- Date published:
1:07 pm, August 9th, 2022 - 11 comments
Categories: covid-19, Deep stuff, local government, Media, Politics, uncategorized, water - Tags:
Crises that profoundly test a small developed state like New Zealand have required huge growth in state strength and policy power. But was it the change we needed?
In April 2020 few knew how deep the COVID crisis would go. Would it liquidate our jobs, our future, indeed would it kill or maim us by the tens of thousands?
The response by the state was as we have not seen since 1939. Government in New Zealand spent more on business support than nearly any other developed country as a proportion of GDP. Through Stage 4 and 3 lockdown much of New Zealand’s entire wage bill was sustained by the state. The Reserve Bank bought tens of billions of bonds. Unemployment remains low and wage pressures are strong.
The government has not wasted the time in its structural responses. It has used the last three years on a massive policy programme of re-centralisation in major agencies.
Health has been pulled from the regions into the centre and the old policy-provider split out of the 1980s almost completely dissolved. Democratic input into the system has been erased, public measure accountability other than to the Minister has been stopped. It is a system now screaming with discontent whether you work there or need medical help.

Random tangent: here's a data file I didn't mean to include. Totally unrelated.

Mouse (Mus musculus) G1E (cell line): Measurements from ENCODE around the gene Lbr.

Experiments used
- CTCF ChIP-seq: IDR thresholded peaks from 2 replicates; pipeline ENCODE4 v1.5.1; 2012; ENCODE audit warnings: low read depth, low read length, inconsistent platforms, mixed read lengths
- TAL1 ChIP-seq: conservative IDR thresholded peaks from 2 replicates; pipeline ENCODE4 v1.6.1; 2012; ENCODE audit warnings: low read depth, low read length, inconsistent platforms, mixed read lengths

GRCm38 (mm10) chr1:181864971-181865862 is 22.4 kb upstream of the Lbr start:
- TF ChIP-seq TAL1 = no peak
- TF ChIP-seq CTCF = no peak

State radio and television has been pushed together. It will evolve into a media power strong enough within New Zealand to contest the MediaWorks – NZME duopoly. Who knows how it will be regulated or be held to account by. Who knows what its quality measures are.
All polytechs and industry training organisations are being merged into a single national umbrella. Results are still pending on how this is going to shake out since the person hired to lead it is on leave for the entire year of its formation.
Kainga Ora HNZ is now a massive development machine of a scale that significantly alters the direction and density of Auckland. It has a big enough market presence to tilt labour and construction supply chains alike.
Water, wastewater and stormwater is being removed by force from local government and reaggregated into four new entities without democratic oversight. The entire industry is also being re-regulated for both price and quality.
Other areas with massive strength aggregation include biosecurity, security intelligence, energy, transport and climate mitigation.